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Coronavirus: going back to school this year will feel different.

“Sit in your own desk and stop moving around the classroom,” he pleads with another student. “Jayden pulled off my face mask,” complains Jamal.

Interestingly, the above classroom drama is ‘predicted’ to take over the teaching and learning process in our schools (especially elementary schools) as teachers and students return to in-person classes this academic year.

As a teacher, parent, community activist cum social commentator, I have been looking at the failures as well as the challenges facing countries in reopening schools safely for their students and teachers during this pandemic era.

Around the world, countries are debating what to do about schools during the COVID-19 pandemic. In many places, they’ve been shut. In some they’ve reopened and shut again! For example, more than 100 schools and daycare centres have been closed again in Israel about three weeks after they reopened due to a spike in COVID-19 cases in the country.

In Queensland, Australia two schools are closed and teacher anxiety levels are skyrocketing after three confirmed cases of COVID-19 rocked communities south of Brisbane as there is spike in the pandemic in that nation.

According to Bloomberg (July 10, 2020), “Hong Kong Secretary for Education Kevin Yeung says high schools, primary schools and kindergartens will be closed again and start summer holiday earlier….”. News reports have it further that elementary and middle schools across Hong Kong are starting their summer vacations early amid an alarming resurgence of COVID-19 cases.

Teachers and support staff at more than 35 school districts across the United States have recently staged protests over plans to resume in-class instruction while COVID-19 is surging in many parts of the country.

In Denmark, which started reopening schools in mid-April, classes are being held outside, such as in parks, as much as possible.

Final year students of Ghana’s Secondary Schools, Colleges and Universities are back to the classroom preparing for their examinations. Concerns have been raised about the final year students’ return to the classroom but the Chairman of Risk Communication and Social Mobilization Committee for Ghana’s COVID-19 Response Team, Dr. Dacosta Aboagye says, “Senior High School students who are currently preparing for their final exams are well secured in their various schools.” He claims the school is “safer” than allowing the students to be in their various communities or home.

The above paragraphs show the picture of how some countries around the world are handling their schools during this pandemic. Going back to school feel different!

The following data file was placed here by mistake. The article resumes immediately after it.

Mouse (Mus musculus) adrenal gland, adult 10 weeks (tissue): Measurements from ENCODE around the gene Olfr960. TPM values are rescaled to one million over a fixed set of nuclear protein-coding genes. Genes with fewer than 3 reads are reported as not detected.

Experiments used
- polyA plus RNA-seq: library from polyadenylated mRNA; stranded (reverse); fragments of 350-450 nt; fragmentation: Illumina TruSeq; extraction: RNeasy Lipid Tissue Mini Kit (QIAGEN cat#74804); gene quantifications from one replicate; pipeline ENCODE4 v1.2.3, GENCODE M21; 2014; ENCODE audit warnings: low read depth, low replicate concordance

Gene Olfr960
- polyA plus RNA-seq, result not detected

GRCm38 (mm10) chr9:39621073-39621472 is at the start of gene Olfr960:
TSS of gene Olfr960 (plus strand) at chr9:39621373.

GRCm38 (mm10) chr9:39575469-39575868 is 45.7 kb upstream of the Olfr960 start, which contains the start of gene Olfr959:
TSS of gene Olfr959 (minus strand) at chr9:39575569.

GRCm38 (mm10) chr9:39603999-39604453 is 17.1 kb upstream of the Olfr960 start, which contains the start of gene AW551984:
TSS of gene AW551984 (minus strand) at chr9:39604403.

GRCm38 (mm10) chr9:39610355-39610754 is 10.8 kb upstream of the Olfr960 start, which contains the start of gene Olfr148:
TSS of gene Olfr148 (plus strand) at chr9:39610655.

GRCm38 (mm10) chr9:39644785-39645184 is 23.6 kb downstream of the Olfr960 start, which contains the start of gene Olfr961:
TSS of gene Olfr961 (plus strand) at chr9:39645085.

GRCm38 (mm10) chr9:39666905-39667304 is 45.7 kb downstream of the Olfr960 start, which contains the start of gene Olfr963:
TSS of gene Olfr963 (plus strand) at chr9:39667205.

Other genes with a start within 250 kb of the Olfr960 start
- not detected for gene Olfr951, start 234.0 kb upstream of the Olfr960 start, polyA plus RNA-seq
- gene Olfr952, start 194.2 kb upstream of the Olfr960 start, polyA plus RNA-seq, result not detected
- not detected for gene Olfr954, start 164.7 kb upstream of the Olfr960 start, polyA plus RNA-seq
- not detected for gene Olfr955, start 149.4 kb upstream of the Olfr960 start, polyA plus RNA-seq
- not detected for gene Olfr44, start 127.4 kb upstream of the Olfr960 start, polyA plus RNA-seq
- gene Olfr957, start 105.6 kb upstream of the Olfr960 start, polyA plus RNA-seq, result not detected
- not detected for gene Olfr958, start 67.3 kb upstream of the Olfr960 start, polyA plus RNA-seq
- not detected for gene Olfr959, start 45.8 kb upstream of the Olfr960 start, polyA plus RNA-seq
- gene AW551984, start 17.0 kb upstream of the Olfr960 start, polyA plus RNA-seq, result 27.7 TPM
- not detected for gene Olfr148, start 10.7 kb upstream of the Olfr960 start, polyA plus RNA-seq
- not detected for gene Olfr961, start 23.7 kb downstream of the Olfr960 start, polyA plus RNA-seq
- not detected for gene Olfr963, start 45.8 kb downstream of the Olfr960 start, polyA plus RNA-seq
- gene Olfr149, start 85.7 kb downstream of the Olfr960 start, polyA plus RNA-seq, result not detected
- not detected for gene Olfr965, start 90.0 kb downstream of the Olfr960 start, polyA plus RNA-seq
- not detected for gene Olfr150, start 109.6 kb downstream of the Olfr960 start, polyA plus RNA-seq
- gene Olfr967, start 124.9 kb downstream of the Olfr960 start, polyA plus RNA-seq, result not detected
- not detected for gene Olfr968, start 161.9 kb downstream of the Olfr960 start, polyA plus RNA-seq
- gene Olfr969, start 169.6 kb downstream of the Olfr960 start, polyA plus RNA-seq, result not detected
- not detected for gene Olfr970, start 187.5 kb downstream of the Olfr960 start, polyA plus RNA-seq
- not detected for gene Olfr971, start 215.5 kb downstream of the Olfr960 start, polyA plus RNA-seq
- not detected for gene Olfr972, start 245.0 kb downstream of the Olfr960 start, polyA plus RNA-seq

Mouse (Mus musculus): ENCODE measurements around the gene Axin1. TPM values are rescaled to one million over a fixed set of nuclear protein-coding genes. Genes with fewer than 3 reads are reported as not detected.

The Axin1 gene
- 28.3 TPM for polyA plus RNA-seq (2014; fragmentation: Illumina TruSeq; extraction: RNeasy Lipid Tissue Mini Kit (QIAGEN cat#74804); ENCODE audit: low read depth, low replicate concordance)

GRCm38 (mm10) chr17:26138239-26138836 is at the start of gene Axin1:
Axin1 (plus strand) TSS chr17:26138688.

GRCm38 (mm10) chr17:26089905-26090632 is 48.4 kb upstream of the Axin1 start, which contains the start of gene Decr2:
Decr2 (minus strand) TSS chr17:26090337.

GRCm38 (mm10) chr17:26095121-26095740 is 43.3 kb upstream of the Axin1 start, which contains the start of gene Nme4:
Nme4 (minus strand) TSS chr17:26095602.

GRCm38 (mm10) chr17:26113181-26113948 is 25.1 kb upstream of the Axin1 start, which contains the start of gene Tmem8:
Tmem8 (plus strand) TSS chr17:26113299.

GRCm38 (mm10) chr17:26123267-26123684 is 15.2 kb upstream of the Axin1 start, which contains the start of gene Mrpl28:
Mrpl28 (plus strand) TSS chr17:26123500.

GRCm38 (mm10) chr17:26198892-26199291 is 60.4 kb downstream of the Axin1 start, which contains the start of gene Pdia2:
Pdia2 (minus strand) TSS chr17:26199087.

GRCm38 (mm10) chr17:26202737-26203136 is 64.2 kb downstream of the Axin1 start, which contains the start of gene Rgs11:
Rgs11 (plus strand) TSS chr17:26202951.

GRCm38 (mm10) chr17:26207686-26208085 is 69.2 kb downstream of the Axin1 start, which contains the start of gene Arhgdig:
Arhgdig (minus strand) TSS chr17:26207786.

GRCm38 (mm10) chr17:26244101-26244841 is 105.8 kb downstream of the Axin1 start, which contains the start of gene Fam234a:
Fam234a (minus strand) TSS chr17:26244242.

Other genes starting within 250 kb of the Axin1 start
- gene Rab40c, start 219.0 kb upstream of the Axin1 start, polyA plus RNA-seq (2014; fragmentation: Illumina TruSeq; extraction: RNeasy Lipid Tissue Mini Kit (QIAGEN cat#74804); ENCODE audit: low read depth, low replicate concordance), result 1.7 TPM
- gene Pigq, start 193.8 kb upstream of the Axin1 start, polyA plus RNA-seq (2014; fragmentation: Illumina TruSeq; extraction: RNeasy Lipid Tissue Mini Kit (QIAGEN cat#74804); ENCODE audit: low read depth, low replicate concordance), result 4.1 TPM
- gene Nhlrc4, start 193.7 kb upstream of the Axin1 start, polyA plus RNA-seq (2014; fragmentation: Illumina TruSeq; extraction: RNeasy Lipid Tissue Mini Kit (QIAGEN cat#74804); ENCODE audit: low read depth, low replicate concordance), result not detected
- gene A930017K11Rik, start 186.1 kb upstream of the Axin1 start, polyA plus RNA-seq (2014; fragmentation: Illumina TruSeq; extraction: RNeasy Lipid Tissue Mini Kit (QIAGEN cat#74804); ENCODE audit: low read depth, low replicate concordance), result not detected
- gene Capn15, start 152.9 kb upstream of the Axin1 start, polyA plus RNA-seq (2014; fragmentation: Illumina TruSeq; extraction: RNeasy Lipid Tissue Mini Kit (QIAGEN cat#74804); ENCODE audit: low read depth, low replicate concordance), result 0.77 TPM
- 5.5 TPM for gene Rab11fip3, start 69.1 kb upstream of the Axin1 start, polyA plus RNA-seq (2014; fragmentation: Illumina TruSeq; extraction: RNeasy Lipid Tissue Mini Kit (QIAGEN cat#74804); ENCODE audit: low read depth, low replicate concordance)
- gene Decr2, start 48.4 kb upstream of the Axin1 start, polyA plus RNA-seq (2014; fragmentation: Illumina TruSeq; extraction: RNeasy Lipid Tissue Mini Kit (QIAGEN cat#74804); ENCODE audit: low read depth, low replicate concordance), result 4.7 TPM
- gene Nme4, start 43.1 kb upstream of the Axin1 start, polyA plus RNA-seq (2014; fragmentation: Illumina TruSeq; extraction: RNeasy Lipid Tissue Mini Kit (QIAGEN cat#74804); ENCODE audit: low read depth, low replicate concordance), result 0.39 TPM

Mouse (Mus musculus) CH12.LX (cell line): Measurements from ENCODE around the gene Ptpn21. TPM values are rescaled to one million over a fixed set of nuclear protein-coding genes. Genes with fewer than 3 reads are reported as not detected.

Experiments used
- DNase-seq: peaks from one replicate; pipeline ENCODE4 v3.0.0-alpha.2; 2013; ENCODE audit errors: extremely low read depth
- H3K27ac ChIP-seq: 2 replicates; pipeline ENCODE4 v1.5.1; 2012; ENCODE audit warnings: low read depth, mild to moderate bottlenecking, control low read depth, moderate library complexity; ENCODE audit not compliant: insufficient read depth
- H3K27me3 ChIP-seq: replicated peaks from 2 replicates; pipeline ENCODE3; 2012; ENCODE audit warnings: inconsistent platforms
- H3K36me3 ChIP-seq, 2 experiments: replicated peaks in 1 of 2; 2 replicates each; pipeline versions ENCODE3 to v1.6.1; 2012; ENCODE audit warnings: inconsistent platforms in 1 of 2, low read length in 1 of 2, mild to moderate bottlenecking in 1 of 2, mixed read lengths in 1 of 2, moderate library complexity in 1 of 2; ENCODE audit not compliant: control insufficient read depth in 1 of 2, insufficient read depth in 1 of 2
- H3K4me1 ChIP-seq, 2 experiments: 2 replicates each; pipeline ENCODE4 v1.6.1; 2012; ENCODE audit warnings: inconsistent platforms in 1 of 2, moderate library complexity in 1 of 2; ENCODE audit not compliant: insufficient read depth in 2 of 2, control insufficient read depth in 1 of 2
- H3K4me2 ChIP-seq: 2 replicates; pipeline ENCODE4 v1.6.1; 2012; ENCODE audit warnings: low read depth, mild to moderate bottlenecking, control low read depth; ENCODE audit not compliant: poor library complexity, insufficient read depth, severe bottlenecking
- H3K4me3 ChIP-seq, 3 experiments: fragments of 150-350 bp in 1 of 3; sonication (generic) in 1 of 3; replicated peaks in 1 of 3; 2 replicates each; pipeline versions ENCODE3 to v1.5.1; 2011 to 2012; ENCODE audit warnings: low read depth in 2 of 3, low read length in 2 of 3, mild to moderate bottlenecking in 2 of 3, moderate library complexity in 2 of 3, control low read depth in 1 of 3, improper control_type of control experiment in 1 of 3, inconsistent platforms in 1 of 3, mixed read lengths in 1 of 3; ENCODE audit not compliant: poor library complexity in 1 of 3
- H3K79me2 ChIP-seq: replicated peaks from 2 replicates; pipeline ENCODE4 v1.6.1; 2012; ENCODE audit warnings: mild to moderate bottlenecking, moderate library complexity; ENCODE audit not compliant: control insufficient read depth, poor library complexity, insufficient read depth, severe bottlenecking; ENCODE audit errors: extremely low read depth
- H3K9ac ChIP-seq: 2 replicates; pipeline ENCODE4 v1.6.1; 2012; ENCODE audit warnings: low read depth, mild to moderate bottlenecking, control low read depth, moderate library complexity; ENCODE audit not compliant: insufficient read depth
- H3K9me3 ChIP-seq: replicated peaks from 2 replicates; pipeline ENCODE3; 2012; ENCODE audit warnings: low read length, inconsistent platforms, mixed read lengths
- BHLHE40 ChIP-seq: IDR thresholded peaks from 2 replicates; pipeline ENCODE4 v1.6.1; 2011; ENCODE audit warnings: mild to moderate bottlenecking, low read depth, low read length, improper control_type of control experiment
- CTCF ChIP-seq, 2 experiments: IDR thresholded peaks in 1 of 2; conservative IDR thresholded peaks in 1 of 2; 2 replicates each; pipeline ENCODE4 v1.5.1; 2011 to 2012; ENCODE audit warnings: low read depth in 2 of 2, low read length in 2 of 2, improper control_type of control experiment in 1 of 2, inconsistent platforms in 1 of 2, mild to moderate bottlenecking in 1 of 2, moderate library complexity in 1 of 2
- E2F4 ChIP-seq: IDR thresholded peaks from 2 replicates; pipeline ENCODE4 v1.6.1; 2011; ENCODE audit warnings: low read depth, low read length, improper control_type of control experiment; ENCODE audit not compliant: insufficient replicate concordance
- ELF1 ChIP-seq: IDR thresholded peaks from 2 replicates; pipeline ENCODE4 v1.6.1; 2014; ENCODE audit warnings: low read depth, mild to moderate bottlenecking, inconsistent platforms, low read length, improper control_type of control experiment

According to UNICEF, given the difficulty of the situation (the pandemic) and variation across the globe, countries are in different stages regarding how and when they plan to reopen schools. These decisions will usually be made by national or state governments, often in discussion with local authorities.

They will have to consider public health, the benefits and risks for education and other factors.

Canada as a country is considering reopening its schools for the 2020/2021 academic year. However, the safe reopening of schools has brought up what feels like a string of unanswerable questions, for parents, teachers and school boards alike. Most Canadian provinces have announced they’re returning to full-time, in-person school for elementary kids without reducing class sizes at all.

How prepared are the two million or so students who attend-publicly funded schools in Ontario to adjust to a new reality, as COVID-19 safety measures will make for a new kind of learning experience?

Are our vulnerable or at-risk students going to be taken full care of during the new kind of learning experience?

Is the government prepared to provide more money for everything from custodians to personal protective equipment and smaller classes when schools reopen?

As many parents are uncertain about how safe schools are for their children to return to, some parents have opted for homeschooling to mitigate the effect on their children’s education. But many are quickly realising that this is not as easy as they anticipated, despite receiving support from schools to facilitate homeschooling. The parents have to go to work and their best option is to send their children back to school.

However, returning to school this academic year will feel different.


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